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Author Lehmann, Matthias B., 1970- author

Title Emissaries from the Holy Land : the Sephardic diaspora and the practice of pan-Judaism in the eighteenth century / Matthias B. Lehmann
Published Stanford, California : Stanford University Press, [2014]
©2014
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Description 1 online resource (viii, 340 pages) : maps
Series Stanford studies in Jewish history and culture
Stanford studies in Jewish history and culture
Contents Network of beneficence : Istanbul, Jerusalem, and the philanthropic network -- Agents of philanthropy : emissaries from the Holy Land and the communities of the diaspora -- Ideological foundations -- Solidarity contested : ethnic division and the quest for unity -- End of an era : the transformation of the philanthropic network in the nineteenth century -- Epilogue : pan-Judaism
Summary For Jews in every corner of the world, the Holy Land has always been central. But that conviction was put to the test in the eighteenth century when Jewish leaders in Palestine and their allies in Istanbul sent rabbinic emissaries on global fundraising missions. From the shores of the Mediterranean to the port cities of the Atlantic seaboard, from the Caribbean to India, these emmissaries solicited donations for the impoverished of Israel's homeland. Emissaries from the Holy Land explores how this eighteenth century philanthropic network was organized and how relations of trust and solidarity were built across vast geographic differences. It looks at how the emissaries and their supporters understood the relationship between the Jewish Diaspora and the Land of Israel, and it shows how cross-cultural encounters and competing claims for financial support involving Sephardic, Ashkenazi, and North African emissaries and communities contributed to the transformation of Jewish identity from 1720 to 1820. Solidarity among Jews and the centrality of the Holy Land in traditional Jewish society are often taken for granted. Lehmann challenges such assumptions and provides a critical, historical perspective on the question of how Jews in the early modern period encountered one another, how they related to Jerusalem and the land of Israel, and how the early modern period changed perceptions of Jewish unity and solidarity. Based on original archival research as well as multiple little-known and rarely studied sources, Emissaries from the Holy Land offers a fresh perspective on early modern Jewish society and culture and the relationship between the Jewish Diaspora and Palestine in the eighteenth century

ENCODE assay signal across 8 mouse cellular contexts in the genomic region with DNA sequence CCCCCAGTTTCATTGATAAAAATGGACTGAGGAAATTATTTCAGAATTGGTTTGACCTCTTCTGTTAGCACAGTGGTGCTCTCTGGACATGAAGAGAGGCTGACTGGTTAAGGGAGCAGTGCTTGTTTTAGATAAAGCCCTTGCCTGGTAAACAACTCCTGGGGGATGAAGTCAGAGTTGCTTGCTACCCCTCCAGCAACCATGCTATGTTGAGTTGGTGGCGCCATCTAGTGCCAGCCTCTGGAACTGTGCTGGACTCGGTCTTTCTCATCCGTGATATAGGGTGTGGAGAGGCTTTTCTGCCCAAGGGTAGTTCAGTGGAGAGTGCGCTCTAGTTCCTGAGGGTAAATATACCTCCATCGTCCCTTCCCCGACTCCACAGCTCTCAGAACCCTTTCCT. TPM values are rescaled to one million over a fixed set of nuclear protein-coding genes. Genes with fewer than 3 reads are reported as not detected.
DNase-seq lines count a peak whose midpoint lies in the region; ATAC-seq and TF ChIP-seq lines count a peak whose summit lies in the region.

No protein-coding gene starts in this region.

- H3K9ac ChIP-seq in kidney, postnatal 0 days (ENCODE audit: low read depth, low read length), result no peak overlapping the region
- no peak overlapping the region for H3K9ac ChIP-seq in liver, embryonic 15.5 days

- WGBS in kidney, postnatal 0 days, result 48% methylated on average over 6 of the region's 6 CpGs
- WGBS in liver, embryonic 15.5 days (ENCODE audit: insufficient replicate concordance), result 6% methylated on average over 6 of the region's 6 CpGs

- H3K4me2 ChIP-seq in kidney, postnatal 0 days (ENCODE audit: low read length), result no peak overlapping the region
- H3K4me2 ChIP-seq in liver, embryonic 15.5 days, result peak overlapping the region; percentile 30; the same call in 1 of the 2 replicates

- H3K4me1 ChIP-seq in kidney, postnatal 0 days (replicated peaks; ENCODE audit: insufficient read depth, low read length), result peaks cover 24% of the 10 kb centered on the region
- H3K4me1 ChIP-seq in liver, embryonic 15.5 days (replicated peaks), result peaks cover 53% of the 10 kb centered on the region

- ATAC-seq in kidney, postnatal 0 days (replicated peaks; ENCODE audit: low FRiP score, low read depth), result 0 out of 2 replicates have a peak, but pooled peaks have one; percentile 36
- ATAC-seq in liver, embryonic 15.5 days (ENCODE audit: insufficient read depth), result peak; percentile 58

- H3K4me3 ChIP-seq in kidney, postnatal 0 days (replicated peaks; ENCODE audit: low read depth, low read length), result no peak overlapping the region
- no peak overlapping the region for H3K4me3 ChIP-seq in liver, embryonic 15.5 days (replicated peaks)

Bibliography Includes bibliographical references and index
Notes Print version record
Subject Jewish diaspora -- History -- 18th century
Jews -- Identity -- History -- 18th century
Jews -- Palestine -- Charities -- History -- 18th century
Sephardim -- History -- 18th century
HISTORY / Jewish
HISTORY -- World.
Jewish diaspora.
Jews -- Charities.
Jews -- Identity.
Sephardim.
Middle East -- Palestine.
Genre/Form History.
Form Electronic book
ISBN 0804792461
9780804792462